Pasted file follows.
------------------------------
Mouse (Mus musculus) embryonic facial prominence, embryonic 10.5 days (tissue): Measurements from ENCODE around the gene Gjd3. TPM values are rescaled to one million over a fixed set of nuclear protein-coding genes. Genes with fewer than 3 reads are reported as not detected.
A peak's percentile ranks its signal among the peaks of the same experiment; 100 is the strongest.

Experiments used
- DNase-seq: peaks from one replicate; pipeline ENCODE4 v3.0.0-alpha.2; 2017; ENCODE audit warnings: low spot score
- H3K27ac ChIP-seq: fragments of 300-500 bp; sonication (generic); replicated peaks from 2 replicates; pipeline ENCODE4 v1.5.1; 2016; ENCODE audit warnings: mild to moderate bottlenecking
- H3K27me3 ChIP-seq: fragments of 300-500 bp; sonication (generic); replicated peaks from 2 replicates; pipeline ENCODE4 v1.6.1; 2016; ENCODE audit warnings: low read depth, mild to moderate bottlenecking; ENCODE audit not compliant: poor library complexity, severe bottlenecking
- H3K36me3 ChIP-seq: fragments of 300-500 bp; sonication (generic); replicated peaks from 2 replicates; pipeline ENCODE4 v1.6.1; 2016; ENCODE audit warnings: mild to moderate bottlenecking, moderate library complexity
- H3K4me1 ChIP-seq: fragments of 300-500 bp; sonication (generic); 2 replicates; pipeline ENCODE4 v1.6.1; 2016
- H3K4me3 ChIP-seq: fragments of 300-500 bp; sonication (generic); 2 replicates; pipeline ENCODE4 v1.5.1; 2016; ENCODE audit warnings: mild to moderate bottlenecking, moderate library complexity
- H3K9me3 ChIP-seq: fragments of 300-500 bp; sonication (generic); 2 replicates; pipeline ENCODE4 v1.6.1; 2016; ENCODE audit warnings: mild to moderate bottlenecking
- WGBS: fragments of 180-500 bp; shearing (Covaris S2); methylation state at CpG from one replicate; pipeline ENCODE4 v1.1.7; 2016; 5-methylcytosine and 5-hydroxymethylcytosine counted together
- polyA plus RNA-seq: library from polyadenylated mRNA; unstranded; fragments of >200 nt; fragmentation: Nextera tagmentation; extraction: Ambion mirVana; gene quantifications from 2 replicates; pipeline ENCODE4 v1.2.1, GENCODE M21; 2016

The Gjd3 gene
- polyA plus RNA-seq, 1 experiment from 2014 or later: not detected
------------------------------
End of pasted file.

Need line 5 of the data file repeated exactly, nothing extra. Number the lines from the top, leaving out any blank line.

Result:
- H3K27ac ChIP-seq: fragments of 300-500 bp; sonication (generic); replicated peaks from 2 replicates; pipeline ENCODE4 v1.5.1; 2016; ENCODE audit warnings: mild to moderate bottlenecking